Set in the 1930s, the film is about a group of tribals who live in a small village in Orissa amidst wild animals like tigers and boars. Apart from the problems faced by the animals that ruin the harvest, they also suffer in the hands of the greedy moneylenders and police informers. Around this time, a newly posted British administrator arrives at the village who happens to be passionate on hunting. He befriends Ghinua, a native tribal who is also an exceptional archer. The two get into a deal where Ghinua will be rewarded if he brings a "big game".
The story then focusses on Sholpu, a young revolutionary surreptitiously comes into the village to meet his mother. Knowing this, the police informer chases him down till he reaches his house, but returns back after seeing the whole village turn against him. However, he waits for his turn to punish Sholpu. Suddenly there is a robbery in the village and one policeman is killed. The blame falls on Sholpu and the administrator declares a reward for his head. The informer takes the opportunity and kills Sholpu thereby claiming the reward. Sholpu's death creates a tension between the tribals and non-tribals. During this time, Dungri, Ghinua's wife, is abducted by a moneylender. Ghinua kills the moneylender to bring his wife back. Thinking that the time has come for the "big game", he goes happily to meet the Sahab, the administrator. The Sahab, however, hangs him for committing a murder. Till his death, Ghinua fails to understand why for the same action one is rewarded while the other is punished.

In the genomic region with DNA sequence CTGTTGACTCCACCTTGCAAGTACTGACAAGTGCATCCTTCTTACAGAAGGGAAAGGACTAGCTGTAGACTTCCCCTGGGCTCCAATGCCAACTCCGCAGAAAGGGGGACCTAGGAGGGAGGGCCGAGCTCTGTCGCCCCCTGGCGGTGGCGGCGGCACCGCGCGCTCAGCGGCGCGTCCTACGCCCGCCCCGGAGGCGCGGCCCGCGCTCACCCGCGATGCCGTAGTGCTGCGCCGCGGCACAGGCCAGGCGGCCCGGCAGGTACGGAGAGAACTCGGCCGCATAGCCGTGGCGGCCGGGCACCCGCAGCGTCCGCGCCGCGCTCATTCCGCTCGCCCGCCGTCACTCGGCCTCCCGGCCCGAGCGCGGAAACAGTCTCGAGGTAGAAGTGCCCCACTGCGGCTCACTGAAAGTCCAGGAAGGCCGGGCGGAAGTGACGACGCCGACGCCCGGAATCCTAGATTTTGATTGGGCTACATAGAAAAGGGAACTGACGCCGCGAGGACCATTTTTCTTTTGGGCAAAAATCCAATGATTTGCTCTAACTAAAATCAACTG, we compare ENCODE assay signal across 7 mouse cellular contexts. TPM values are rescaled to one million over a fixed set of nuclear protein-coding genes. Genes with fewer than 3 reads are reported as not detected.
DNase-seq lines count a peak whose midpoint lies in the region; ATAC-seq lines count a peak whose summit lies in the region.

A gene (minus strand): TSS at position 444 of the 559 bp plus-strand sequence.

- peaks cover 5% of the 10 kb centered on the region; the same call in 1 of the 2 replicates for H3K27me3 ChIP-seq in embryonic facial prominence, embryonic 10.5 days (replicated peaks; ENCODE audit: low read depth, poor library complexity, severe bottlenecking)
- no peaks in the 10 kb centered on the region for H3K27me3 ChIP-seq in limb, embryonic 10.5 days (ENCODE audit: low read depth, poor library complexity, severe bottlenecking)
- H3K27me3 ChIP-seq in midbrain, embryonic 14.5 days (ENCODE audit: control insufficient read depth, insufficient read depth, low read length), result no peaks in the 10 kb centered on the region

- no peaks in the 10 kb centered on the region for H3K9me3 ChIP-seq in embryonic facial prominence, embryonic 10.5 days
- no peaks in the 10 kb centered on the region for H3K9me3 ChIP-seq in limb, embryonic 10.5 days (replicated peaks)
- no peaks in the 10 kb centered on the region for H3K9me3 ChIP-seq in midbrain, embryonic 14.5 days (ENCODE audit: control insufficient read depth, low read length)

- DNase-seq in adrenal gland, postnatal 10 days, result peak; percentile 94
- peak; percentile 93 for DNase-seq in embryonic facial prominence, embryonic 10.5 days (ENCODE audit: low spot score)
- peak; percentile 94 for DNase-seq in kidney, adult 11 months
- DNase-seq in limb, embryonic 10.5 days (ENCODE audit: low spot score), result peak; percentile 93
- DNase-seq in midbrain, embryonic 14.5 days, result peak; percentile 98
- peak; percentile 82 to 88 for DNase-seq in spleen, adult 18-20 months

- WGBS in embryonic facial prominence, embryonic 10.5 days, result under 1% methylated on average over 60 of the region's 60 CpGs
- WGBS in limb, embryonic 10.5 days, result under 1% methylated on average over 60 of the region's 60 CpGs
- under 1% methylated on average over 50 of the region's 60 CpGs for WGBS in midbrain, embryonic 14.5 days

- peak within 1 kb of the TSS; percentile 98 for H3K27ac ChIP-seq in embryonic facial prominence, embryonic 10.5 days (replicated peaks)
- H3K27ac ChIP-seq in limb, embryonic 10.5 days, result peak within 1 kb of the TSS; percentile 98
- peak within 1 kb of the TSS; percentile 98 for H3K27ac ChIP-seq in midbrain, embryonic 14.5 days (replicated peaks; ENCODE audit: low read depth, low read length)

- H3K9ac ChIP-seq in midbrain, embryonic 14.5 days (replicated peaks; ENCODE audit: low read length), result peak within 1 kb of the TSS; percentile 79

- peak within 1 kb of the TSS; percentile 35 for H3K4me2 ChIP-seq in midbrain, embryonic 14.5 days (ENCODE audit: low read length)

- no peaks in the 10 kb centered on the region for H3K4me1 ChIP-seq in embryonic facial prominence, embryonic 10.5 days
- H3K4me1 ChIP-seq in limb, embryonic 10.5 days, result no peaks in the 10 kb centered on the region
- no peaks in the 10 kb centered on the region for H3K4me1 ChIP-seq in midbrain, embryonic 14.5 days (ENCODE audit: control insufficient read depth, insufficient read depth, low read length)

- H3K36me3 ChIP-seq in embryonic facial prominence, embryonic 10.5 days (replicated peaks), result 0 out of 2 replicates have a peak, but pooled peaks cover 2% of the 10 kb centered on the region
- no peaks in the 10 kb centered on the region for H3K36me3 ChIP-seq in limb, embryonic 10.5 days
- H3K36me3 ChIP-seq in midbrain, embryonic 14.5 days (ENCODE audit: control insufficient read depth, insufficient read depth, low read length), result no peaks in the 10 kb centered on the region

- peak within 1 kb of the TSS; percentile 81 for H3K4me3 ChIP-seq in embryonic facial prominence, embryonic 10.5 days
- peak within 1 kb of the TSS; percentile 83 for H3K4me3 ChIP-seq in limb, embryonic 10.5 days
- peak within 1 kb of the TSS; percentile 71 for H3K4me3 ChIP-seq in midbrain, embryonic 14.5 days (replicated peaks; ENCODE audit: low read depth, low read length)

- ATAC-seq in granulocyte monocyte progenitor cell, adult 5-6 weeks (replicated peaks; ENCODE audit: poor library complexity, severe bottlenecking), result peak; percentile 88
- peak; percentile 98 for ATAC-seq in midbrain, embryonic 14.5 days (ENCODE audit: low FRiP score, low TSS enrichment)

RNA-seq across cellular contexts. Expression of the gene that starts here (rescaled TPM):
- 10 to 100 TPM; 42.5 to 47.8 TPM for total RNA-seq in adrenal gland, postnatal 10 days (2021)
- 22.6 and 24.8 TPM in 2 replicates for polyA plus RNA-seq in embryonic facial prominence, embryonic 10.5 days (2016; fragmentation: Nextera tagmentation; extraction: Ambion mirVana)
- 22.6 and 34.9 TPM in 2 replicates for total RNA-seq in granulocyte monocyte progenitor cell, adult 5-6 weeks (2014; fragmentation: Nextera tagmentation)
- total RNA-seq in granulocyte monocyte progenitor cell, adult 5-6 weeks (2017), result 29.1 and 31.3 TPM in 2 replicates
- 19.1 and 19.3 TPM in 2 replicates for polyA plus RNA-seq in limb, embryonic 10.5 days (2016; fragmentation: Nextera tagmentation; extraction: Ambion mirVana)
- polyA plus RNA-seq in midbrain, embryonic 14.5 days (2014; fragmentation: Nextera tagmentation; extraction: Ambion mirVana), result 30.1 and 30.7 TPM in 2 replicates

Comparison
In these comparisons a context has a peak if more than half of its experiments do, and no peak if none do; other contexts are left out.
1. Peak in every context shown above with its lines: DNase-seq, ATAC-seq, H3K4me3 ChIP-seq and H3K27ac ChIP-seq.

- Genre: Thriller
- Runtime: 119 Minutes
- Awards: National Film Awards 24th National Film Awards (1976) Best Feature Film,National Film Awards Best Actor Mithun Chakraborty, Filmfare Awards Critics Award for Best Movie K. Rajeshwara Rao
Mrigayaa (lit. The royal hunt) is a 1976 Hindi-language Indian period drama film directed by Mrinal Sen and produced by K. Rajeshwara Rao. Based on a short story by Bhagbati Charan Panigrahi, the film portrayed the relationship between the British colonialists and native villagers, and their exploitation by Indian landlords in 1920's India. It also depicts the friendship between a British administrator, who has a flair for game hunting, and a native tribal, who is an expert archer. The lead actors Mithun Chakraborty and Mamata Shankar, both made their cinematic debuts through the film.
The film score was provided by Salil Chowdhury while K. K. Mahajan handled the cinematography. At the 24th National Film Awards, Mrigayaa won two awards—Best Feature Film and Best Actor. It also won the Filmfare Critics Award for Best Movie apart from being nominated for the Golden Prize at the 10th Moscow International Film Festival in 1977.